97 Cal. Daily Op. Ser v. 4551, 97 Daily Journald.a.r. 7564edgar Octaviano De Leon-barrios; Lili Villagrana; Edgar Deleon; Gerson De Leon, Petitioners, v. Immigration and Naturalization Service, Respondent, 116 F.3d 391 (9th Cir. 1997)Annotate this Case
Braden Cancilla, San Fernando Valley Neighborhood Legal Services, Pacoima, CA, for petitioners.
Quynh Vu, United States Department of Justice, Washington, D.C., for respondent.
Petition to Review a Decision of the Immigration and Naturalization Service. INS Nos. A70-646-920, A72-515-219, A72-515-220, A72-515-221.
Before: WALLACE, THOMPSON and T.G. NELSON, Circuit Judges.
THOMPSON, Circuit Judge:
Edgar Octaviano de Leon-Barrios (de Leon); his wife, Lili Villagrana; and their two sons, Edgar and Gerson de Leon, petition for review of the Board of Immigration Appeals' (BIA) decision denying their application for asylum and withholding of deportation. We have jurisdiction pursuant to 8 U.S.C. § 1105a, and we deny the petition for review.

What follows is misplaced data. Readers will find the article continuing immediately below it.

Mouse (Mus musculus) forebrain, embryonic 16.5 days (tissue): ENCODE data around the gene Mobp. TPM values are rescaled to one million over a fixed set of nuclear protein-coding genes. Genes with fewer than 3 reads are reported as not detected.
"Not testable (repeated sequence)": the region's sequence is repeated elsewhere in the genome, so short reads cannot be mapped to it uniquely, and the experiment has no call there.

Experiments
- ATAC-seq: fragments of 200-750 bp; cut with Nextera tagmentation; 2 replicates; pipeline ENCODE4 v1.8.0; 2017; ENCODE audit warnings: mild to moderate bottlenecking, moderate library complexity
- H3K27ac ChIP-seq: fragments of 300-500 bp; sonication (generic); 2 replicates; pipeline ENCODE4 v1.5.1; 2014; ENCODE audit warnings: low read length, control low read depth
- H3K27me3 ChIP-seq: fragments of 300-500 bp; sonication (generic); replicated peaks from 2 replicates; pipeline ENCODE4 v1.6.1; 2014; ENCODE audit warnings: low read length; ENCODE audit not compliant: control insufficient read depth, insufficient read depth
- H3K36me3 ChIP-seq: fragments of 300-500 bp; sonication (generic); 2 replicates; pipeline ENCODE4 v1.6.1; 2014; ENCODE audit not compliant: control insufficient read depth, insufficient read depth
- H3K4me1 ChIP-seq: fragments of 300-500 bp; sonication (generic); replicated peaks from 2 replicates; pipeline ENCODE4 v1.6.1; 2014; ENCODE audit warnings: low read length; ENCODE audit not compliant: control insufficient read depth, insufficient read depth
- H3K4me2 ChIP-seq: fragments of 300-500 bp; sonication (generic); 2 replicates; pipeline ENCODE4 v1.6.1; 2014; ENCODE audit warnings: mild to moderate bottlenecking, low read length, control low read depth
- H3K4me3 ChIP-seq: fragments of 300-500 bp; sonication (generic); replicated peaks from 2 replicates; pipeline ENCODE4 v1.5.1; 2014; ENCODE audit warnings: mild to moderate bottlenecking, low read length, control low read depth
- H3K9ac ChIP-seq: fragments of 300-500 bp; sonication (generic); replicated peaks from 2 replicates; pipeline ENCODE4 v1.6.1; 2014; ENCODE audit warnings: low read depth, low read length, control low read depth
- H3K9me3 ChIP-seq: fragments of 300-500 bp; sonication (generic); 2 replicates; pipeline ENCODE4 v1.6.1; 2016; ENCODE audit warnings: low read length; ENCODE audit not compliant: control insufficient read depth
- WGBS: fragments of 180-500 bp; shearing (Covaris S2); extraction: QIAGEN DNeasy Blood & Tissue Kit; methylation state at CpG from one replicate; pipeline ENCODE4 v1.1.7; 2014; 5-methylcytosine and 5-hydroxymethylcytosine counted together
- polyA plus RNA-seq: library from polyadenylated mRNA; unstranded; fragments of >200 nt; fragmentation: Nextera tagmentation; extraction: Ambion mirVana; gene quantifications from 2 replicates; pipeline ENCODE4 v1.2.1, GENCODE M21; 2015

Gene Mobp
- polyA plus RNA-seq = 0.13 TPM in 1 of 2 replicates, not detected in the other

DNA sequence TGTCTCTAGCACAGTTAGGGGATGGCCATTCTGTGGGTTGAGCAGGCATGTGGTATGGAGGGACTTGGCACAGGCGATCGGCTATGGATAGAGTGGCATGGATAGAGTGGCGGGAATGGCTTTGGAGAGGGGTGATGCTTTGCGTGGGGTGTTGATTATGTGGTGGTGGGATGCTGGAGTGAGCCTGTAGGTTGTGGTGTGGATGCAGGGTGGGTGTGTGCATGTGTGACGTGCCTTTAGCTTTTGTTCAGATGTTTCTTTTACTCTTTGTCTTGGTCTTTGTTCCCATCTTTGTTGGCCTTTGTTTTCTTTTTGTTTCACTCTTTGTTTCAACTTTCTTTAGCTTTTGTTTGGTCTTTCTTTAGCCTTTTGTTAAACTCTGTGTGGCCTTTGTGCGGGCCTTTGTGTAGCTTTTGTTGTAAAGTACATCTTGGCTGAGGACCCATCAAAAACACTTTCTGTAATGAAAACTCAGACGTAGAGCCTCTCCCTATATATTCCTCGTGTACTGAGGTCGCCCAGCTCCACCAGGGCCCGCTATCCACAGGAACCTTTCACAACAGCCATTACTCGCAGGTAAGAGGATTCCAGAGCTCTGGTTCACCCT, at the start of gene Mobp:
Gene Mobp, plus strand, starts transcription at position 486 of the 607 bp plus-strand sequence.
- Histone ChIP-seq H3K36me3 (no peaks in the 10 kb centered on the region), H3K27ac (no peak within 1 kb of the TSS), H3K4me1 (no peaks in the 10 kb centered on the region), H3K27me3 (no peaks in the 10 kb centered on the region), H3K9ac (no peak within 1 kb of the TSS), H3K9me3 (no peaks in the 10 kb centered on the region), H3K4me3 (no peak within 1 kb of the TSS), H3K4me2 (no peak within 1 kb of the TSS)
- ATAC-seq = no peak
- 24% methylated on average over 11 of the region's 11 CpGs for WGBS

De Leon and his family are citizens of Guatemala. They sought political asylum and withholding of deportation. De Leon's wife's and sons' claims for asylum and withholding of deportation are derivative of his application. See 8 U.S.C. § 1158(b) (3).
De Leon arrived in the United States in February 1993. Shortly thereafter, he filed an application for political asylum. In this first application, he stated that he fled Guatemala because, on several occasions, guerilla groups had threatened to kill him after he refused to help them. He also stated that guerilla groups killed his cousin and kidnapped his father after they refused to help the guerillas. De Leon testified he submitted this 1993 asylum application to obtain a work permit.
The Immigration and Naturalization Service (INS) denied the request for asylum and instituted deportation proceedings. At a hearing before an Immigration Judge (IJ), the IJ permitted de Leon to file a second asylum application. De Leon filed the second application in March 1995.
In this second application, de Leon made a general reference to the political turmoil in Guatemala. He, however, did not mention the threats he and his family allegedly received from the guerillas. Instead, this second application focused on threats he received based on his membership in a labor organization. He stated he joined the labor organization because his employer, Licorera Nacional, was mistreating its employees. He stated that, when he became active in the labor organization, "security members" threatened to kill him. He then decided to change employers, but alleged the security members continued to threaten him at his new employment.